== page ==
Tuesday, June 3, 2014

2014 East Bay Open Garden Day: Rancho Diablo, part 1

The next garden we visited on the Garden Conservancy’s East Bay Open Day tour was a 5-acre hilltop property in Lafayette dubbed “Rancho Diablo.” The approach was dramatic: After driving up several narrow streets, we ended up at an open area near the top where we were instructed to park our car. We then walked the remaining 1/4 mile while enjoying breathtaking views of the hills to the south.

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After rounding the last bend in the road, this is the vista we encountered:

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My jaw dropped.

Yucca rostrata! Opuntia ‘Santa Rita’!

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Euphorbia tirucalli ‘Sticks on Fire’. Agave americana ‘Mediopicta alba’. Agave desmettiana ‘Joe Hoak’.

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Yucca filamentosa ‘Bright Star’.

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And that was just the beginning.

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The tall tree on the left is a silk floss tree (Ceiba speciosa)

Walking around the south side of the house took us to the most amazing private succulent garden I’ve ever seen.

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It looked like a miniature version of Lotusland! According to the official description, “[the] cacti and succulents which wrap the house were inspired by the collections of Ruth Bancroft.”

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Like a kid in a candy store, I didn’t know where to look first.

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Agave salmiana (left) and Agave franzosinii (right)

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The cactus hill was particularly impressive, with golden barrel cacti seemingly tumbling down the slope.

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Succulent treasures small and tall were everywhere.

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Ponytail palms (Beaucarnea recurvata). As beautiful as they are individually, they look even better when grouped together.

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Yucca rostrata and Agave desmettiana ‘Joe Hoak’

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Agave desmettiana ‘Joe Hoak’. The browning on the leaves might be frost damage from the cold spell last December.

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Agave victoria-reginae, looking like it needs a little less sun and a little more water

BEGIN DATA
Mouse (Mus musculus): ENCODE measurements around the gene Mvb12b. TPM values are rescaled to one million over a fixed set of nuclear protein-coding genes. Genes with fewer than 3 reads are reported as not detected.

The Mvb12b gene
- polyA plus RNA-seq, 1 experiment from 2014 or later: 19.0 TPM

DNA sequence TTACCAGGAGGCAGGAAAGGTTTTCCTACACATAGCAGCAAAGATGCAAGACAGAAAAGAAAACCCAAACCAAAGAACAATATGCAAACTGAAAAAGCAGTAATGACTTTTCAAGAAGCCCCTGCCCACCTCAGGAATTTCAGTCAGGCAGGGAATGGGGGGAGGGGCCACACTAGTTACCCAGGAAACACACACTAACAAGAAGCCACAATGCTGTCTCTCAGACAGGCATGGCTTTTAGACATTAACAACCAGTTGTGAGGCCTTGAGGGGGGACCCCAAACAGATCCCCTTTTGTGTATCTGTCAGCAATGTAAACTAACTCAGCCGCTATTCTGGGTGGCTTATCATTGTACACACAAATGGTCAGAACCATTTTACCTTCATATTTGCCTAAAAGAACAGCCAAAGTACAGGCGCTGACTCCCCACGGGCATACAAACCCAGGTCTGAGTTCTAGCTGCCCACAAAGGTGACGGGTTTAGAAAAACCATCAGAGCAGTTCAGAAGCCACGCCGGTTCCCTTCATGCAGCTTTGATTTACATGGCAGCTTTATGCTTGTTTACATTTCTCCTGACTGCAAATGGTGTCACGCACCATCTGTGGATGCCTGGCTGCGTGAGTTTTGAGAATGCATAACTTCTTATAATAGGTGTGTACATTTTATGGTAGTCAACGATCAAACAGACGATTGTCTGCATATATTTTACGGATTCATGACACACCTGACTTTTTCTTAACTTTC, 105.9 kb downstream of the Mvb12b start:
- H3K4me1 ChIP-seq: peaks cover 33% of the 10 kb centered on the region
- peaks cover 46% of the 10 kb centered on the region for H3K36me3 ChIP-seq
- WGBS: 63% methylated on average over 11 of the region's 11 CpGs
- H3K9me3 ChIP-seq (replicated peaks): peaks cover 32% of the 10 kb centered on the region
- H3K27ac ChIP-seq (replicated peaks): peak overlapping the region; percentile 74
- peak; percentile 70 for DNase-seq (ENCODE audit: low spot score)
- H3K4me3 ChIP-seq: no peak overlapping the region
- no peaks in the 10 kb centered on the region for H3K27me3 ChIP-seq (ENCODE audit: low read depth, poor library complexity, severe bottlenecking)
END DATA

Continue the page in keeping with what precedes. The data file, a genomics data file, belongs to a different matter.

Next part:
As impressive as the plants were, I found the hardscape to be equally interesting. Look at the swale of obsidian chunks suggesting a streambed!

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Or this stacked rock wall made of flagstone pieces!

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The house itself was magnificent as well. Originally built in 1928, it was restored by the current owners in the late 1980s. While the older part of the house reminded me of a Mexican hacienda, the addition you see below has a modern feel. It opens out to a beautiful infinity pool.

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In part 2 I will show you more views of the cacti and succulents near the house as well as a secret garden a little ways down the hill that took me by complete surprise.

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12 comments:

  1. Oh my, I am in love! That's pretty much perfect in my book and I would be thrilled to move in, or maybe just visit.

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  2. Oh my word, I'm lost for words! You are right, this is probably one of the best private succulent gardens out there, so impressed!

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    1. The location makes it even more spectactular--and the vast amount of open space all around it.

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  3. Yah, wow. That stacked flagstone-piece wall is so well done, too. What's particularly good is the big groups of the same plant. Looks wonderful.

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    1. Everything was done with a great of skill and taste.

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  4. Fantastic! I like the flagstone mulch too -- did it seem natural in relation to the house and surrounding geology?

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    1. The area surrounding the house is mostly oak-studded grasslands but all the materials used seemed at home. I think flagstone looks great just about anywhere.

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  5. Very impressive indeed! I too loved the flagstone and the obsidian stream bed.....so cool!

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  6. Holy cow that place is amazing! Wonderful photos!

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